The following is an adapted excerpt from my upcoming book, Boldly Quiet: The Introvert’s Guide to Developing the Mindset of a Successful Leader.
Any type of label that is perceived as being negative can become a self-fulfilling prophecy as the person—in this case, an introvert—begins to believe the negative perceptions are true. Many introverts develop a distorted view of themselves as they hear these comments at home, school, and in the workplace:
“You’re too quiet.”
“You need to promote yourself.”
“No one knows how you are contributing.”
“You have to be more inspiring to your team.”
“You need to speak up more in meetings.”
“You’re so quiet, I didn’t even know you were there.”
“You have to be more charismatic.”
These types of comments, while often meaning well, can send this message to the introvert: “You’re not good enough as you are . . . you need to become something different.” And to an introvert, that “something different” is a goal that often represents exhausting effort with minimal success.
These feelings of not being good enough as you are or of needing to be invited to participate can lead to ever-deepening self-doubt. Maybe your prior accomplishments were just flukes. Perhaps the extroverts are just smarter than you are. Maybe you don’t really deserve to have the position you do. This pattern of feelings is called the “imposter syndrome,” where you fear being exposed as a fraud. In her book Presence, Amy Cuddy describes imposter syndrome as “the deep and sometimes paralyzing belief we have been given something we didn’t earn and don’t deserve, and at some point we’ll be exposed.”[i]
This fear, which can permeate your mindset, is incredibly detrimental in today’s business environment, where the pace is fast, interactions are complex, and teamwork and collaboration are critical. Picture a star baseball player experiencing a hitting slump. The longer the slump lasts, the more worried the player becomes, adding to an already negative mindset that then perpetuates the poor performance. The same is true of a self-doubting mindset in a business environment. You will begin to shy away from opportunities and relationships which will reinforce your feelings of being a fraud and impact your performance as a leader.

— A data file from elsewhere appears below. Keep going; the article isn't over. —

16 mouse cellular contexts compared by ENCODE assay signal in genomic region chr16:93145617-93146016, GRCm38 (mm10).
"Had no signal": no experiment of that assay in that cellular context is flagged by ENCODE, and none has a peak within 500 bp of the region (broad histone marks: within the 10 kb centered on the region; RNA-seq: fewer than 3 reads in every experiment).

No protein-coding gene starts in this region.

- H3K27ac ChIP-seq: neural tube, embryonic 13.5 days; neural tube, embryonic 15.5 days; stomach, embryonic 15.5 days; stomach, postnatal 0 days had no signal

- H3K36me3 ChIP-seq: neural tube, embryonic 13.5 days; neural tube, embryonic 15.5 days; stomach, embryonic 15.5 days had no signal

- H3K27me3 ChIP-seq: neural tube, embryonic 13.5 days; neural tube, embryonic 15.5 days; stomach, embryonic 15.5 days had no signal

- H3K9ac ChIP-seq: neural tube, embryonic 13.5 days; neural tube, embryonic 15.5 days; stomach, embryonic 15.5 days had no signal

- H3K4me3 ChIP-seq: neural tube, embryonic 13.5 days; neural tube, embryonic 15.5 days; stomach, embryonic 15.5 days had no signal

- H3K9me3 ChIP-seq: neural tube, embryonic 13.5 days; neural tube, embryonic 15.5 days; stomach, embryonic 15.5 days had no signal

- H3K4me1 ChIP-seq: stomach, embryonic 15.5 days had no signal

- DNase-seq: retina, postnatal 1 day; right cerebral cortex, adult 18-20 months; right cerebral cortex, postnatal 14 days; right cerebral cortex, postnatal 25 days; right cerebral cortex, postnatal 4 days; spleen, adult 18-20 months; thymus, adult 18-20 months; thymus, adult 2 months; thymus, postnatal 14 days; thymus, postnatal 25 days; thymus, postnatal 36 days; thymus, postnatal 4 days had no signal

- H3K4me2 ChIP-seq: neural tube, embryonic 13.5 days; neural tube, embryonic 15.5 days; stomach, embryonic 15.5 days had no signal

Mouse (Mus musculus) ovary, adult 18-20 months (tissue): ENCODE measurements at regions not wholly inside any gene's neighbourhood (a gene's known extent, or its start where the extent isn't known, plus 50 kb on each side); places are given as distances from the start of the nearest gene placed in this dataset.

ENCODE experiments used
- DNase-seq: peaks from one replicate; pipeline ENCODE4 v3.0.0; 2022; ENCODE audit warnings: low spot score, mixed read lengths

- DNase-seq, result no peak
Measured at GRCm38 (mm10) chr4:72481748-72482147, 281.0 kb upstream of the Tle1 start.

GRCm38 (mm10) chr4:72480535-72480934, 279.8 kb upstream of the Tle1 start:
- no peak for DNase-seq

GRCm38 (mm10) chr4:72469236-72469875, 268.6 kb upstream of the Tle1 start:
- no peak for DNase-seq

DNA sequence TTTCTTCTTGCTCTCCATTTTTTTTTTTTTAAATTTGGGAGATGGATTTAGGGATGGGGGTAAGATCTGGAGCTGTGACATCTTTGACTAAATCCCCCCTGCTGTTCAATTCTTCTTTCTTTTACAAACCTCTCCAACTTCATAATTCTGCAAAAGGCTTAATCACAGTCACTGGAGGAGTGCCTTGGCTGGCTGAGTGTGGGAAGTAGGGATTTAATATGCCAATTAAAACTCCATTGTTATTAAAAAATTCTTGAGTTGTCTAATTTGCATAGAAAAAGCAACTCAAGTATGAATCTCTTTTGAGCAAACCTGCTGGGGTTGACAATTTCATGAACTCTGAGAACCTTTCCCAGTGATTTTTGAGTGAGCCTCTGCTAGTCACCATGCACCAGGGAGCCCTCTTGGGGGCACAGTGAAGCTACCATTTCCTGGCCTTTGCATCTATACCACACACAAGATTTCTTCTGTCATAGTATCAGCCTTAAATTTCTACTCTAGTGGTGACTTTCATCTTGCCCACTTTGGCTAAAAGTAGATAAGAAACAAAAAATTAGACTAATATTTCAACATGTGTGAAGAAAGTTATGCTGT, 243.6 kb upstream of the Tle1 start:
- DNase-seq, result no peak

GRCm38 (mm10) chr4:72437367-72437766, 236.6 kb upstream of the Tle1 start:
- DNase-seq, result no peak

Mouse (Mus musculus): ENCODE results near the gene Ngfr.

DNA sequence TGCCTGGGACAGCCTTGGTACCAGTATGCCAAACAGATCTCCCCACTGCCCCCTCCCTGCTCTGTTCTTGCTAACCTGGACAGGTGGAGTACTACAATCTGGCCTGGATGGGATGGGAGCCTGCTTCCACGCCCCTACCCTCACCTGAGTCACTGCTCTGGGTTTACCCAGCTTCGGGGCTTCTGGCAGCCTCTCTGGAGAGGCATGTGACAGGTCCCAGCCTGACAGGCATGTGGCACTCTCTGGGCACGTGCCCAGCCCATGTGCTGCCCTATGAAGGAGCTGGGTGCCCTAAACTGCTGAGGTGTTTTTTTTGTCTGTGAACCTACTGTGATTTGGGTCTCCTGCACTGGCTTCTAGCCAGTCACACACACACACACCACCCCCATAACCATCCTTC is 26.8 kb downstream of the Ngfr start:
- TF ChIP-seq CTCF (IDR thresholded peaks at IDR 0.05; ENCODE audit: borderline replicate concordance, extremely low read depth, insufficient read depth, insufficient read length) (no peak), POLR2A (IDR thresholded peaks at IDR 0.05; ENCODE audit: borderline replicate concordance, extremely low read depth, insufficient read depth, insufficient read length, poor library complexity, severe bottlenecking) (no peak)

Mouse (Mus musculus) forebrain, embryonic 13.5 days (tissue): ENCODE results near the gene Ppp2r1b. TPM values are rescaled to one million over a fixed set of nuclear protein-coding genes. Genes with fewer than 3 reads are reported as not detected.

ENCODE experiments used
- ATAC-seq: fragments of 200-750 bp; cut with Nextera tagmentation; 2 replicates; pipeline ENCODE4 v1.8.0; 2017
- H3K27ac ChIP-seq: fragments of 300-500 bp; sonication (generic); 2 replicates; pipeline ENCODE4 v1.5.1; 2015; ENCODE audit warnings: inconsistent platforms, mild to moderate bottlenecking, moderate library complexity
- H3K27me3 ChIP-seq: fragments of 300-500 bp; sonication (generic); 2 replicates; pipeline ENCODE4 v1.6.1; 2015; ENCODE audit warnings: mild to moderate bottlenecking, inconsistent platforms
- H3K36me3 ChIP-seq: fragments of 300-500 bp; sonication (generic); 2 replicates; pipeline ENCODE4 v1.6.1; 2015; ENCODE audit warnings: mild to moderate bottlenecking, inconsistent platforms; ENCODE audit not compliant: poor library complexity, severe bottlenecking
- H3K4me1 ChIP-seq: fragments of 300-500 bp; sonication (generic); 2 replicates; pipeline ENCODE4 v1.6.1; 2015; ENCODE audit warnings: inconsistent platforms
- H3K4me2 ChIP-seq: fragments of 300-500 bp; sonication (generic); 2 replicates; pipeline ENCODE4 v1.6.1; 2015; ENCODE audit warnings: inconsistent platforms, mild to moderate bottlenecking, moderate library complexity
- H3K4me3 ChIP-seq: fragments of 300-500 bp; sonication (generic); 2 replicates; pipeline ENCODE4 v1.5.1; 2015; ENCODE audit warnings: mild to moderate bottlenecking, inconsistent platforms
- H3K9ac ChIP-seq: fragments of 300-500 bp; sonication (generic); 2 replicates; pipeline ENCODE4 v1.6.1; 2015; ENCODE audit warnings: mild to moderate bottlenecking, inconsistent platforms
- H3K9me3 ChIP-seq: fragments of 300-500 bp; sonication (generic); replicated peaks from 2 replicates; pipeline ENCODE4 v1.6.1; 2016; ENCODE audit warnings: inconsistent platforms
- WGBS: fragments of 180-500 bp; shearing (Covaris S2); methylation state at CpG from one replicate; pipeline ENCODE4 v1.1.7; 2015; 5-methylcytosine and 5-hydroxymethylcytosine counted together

Have you ever had an eye exam? The phoropter is the instrument you look through while the optometrist asks, “Which is better, the first or the second?” Sometimes the phoropter’s settings are such that you can’t even identify any of the letters on the eye chart. But when the settings match your needed prescription, the eye chart is crystal clear. When we, as introverts, allow self-doubt to drive how we view ourselves and our ability to perform well as leaders, we essentially have the wrong prescription in our glasses and will not be able to accurately assess ourselves or the situations we are in because of the distortion.
What if you put on a different pair of glasses, ones that allow you to not only clearly see, but also celebrate the unique blend of personality, passions, talents, skills, and experiences you offer as a leader? What if your feelings of frustration were replaced with feelings of freedom because you no longer had to pretend to be someone else? What if you knew how to position yourself to be respected as a successful leader within the context of your organization?
The purpose of my soon-to-be-released book is to provide you, the reader, with a new pair of glasses that will change how you look at yourself as a person and as a leader. This fresh, clear, perspective—or mindset—is presented to you in the form of The Boldly Quiet Manifesto, my declaration to myself as I sought to change how I viewed myself so I could adjust the perceptions of others.
[i] Amy Cuddy. Presence: Bringing Your Boldest Self to Your Biggest Challenges, (New York, Little, Brown Stark, 2015), 89.